Catecholaminergic polymorphic ventricular tachycardia exercise stress testing

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Editor-In-Chief: C. Michael Gibson, M.S., M.D. [1]; Associate Editor(s)-in-Chief: Mounika Reddy Vadiyala, M.B.B.S.[2]


Exercise Stress Testing is the primary diagnostic test and the most helpful clinical tool in diagnosing CPVT as it can reproducibly evoke the typical ventricular tachycardia during acute adrenergic activation (exercise). During exercise stress testing, sinus rhythm accelerates and beyond a heart rate of 120-130 beats per minute, isolated and often monomorphic ventricular premature beats (VPBs) typically occur first and then increase with heart rate to bigeminy. Subsequently, the VPBs become polymorphic or bidircetional, and as the exercise increase, they form bursts of non-sustained polymorphic ventricular tachycardia or bidirectional ventricular tachycardia (VT). With continuous activity, the arrhythmia persists and becomes more rapid, eventually assuming the appearance of polymorphic ventricular tachycardia (VT), which is very fast, fibrillation-like and leads to syncope. The arrhythmias disappear on stopping the exercise. Bidirectional ventricular tachycardia (VT) is the hallmark finding of catecholaminergic polymorphic ventricular tachycardia.

Exercise Stress Testing

Exercise stress testing
Increase in sinus rhythm
Monomorphic premature ventricular contractions (PVCs)
Polymorphic PVC Bigeminy
Bidirectional PVC Bigeminy
Polymorphic VT
Bidirectional VT

ECG during exercise stress testing demonstrates increasing frequency of ventricular arrhythmias, degrading from bigeminy to a typical bidirectional ventricular tachycardia.[6] Courtesy: Shashank P Behere.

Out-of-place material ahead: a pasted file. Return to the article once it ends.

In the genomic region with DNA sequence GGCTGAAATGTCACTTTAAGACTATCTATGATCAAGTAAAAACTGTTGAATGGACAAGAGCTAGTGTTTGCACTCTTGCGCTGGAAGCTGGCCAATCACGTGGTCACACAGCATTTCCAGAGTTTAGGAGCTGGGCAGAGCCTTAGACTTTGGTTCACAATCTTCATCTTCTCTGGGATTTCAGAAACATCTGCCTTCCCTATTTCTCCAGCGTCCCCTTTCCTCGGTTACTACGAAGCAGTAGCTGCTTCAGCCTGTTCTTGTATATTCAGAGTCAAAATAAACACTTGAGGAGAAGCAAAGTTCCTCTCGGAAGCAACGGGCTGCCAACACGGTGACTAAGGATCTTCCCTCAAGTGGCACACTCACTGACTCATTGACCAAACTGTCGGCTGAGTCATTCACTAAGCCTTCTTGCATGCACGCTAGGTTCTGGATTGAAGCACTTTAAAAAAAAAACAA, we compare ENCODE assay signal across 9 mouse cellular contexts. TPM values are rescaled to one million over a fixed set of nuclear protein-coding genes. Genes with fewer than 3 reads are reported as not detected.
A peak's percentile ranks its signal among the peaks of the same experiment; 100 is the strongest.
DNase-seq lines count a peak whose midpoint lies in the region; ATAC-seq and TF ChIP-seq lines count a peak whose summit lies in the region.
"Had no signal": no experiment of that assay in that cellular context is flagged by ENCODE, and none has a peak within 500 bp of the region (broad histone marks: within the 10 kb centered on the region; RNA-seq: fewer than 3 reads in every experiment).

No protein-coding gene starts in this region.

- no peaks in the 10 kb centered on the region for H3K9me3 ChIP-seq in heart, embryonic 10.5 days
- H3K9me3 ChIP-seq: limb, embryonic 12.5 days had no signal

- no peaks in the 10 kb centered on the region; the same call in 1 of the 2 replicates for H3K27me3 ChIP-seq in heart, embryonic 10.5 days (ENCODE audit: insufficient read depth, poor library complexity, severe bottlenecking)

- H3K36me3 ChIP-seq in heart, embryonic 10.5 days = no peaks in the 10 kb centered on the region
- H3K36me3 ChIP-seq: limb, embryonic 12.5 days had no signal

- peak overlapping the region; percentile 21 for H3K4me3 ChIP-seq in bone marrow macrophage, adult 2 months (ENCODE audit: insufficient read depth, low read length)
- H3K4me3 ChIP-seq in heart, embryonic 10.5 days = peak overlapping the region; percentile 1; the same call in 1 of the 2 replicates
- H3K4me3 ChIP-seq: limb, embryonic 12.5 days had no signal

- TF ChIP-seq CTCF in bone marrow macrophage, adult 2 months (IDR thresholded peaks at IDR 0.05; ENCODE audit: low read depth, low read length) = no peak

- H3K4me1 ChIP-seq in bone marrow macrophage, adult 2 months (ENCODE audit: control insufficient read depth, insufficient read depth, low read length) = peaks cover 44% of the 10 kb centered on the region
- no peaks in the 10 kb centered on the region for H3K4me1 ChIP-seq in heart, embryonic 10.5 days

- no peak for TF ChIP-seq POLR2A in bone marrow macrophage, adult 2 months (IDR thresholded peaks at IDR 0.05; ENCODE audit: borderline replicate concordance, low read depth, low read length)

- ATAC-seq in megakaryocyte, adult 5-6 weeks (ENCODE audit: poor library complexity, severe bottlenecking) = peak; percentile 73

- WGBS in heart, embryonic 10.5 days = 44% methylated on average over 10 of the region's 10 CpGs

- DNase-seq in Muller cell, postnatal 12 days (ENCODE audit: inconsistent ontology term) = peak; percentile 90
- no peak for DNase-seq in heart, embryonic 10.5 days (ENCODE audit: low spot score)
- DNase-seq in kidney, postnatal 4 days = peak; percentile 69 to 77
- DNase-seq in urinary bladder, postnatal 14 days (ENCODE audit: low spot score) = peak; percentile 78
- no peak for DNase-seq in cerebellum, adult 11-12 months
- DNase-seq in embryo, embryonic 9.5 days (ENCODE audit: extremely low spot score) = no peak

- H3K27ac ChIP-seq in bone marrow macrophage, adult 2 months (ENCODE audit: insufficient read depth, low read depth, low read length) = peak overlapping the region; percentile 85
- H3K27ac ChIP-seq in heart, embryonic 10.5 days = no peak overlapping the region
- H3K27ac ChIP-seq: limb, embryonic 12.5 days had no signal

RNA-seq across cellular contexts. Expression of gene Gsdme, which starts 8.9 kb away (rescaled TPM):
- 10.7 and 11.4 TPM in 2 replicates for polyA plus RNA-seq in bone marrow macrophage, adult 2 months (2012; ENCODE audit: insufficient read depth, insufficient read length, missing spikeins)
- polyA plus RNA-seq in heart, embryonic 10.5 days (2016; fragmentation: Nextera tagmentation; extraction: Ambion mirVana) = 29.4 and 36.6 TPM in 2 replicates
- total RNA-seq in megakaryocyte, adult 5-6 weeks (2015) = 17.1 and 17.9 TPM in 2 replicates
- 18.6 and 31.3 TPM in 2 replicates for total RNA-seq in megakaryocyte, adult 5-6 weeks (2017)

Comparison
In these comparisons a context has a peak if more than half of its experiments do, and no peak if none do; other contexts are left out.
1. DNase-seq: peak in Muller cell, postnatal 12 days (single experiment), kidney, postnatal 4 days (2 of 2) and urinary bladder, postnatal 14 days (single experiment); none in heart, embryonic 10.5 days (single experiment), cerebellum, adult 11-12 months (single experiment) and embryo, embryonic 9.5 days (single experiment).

ECG tracing during exercise stress test shows the typical aspect of bidirectional ventricular tachycardia characterized by 180° alternating QRS axis on a beat-to-beat basis, with a right bundle branch block pattern suggesting a left ventricular origin.[7] Courtesy: Antoine Leenhardt


  1. 1.0 1.1 Leenhardt, Antoine; Lucet, Vincent; Denjoy, Isabelle; Grau, Francis; Ngoc, Dien Do; Coumel, Philippe (1995). "Catecholaminergic Polymorphic Ventricular Tachycardia in Children". Circulation. 91 (5): 1512–1519. doi:10.1161/01.CIR.91.5.1512. ISSN 0009-7322.
  2. Faggioni, Michela; Hwang, Hyun Seok; van der Werf, Christian; Nederend, Ineke; Kannankeril, Prince J.; Wilde, Arthur A.M.; Knollmann, Björn C. (2013). "Accelerated Sinus Rhythm Prevents Catecholaminergic Polymorphic Ventricular Tachycardia in Mice and in Patients". Circulation Research. 112 (4): 689–697. doi:10.1161/CIRCRESAHA.111.300076. ISSN 0009-7330.
  3. Cerrone, Marina; Noujaim, Sami F.; Tolkacheva, Elena G.; Talkachou, Arkadzi; O’Connell, Ryan; Berenfeld, Omer; Anumonwo, Justus; Pandit, Sandeep V.; Vikstrom, Karen; Napolitano, Carlo; Priori, Silvia G.; Jalife, José (2007). "Arrhythmogenic Mechanisms in a Mouse Model of Catecholaminergic Polymorphic Ventricular Tachycardia". Circulation Research. 101 (10): 1039–1048. doi:10.1161/CIRCRESAHA.107.148064. ISSN 0009-7330.
  4. Herron, Todd J.; Milstein, Michelle L.; Anumonwo, Justus; Priori, Silvia G.; Jalife, José (2010). "Purkinje cell calcium dysregulation is the cellular mechanism that underlies catecholaminergic polymorphic ventricular tachycardia". Heart Rhythm. 7 (8): 1122–1128. doi:10.1016/j.hrthm.2010.06.010. ISSN 1547-5271.
  5. Cerrone, Marina; Colombi, Barbara; Santoro, Massimo; di Barletta, Marina Raffaele; Scelsi, Mario; Villani, Laura; Napolitano, Carlo; Priori, Silvia G (2005). "Bidirectional Ventricular Tachycardia and Fibrillation Elicited in a Knock-In Mouse Model Carrier of a Mutation in the Cardiac Ryanodine Receptor". Circulation Research. 96 (10). doi:10.1161/01.RES.0000169067.51055.72. ISSN 0009-7330.
  6. Behere, ShashankP; Weindling, StevenN (2016). "Catecholaminergic polymorphic ventricular tachycardia: An exciting new era". Annals of Pediatric Cardiology. 9 (2): 137. doi:10.4103/0974-2069.180645. ISSN 0974-2069.
  7. Leenhardt, Antoine; Denjoy, Isabelle; Guicheney, Pascale (2012). "Catecholaminergic Polymorphic Ventricular Tachycardia". Circulation: Arrhythmia and Electrophysiology. 5 (5): 1044–1052. doi:10.1161/CIRCEP.111.962027. ISSN 1941-3149.

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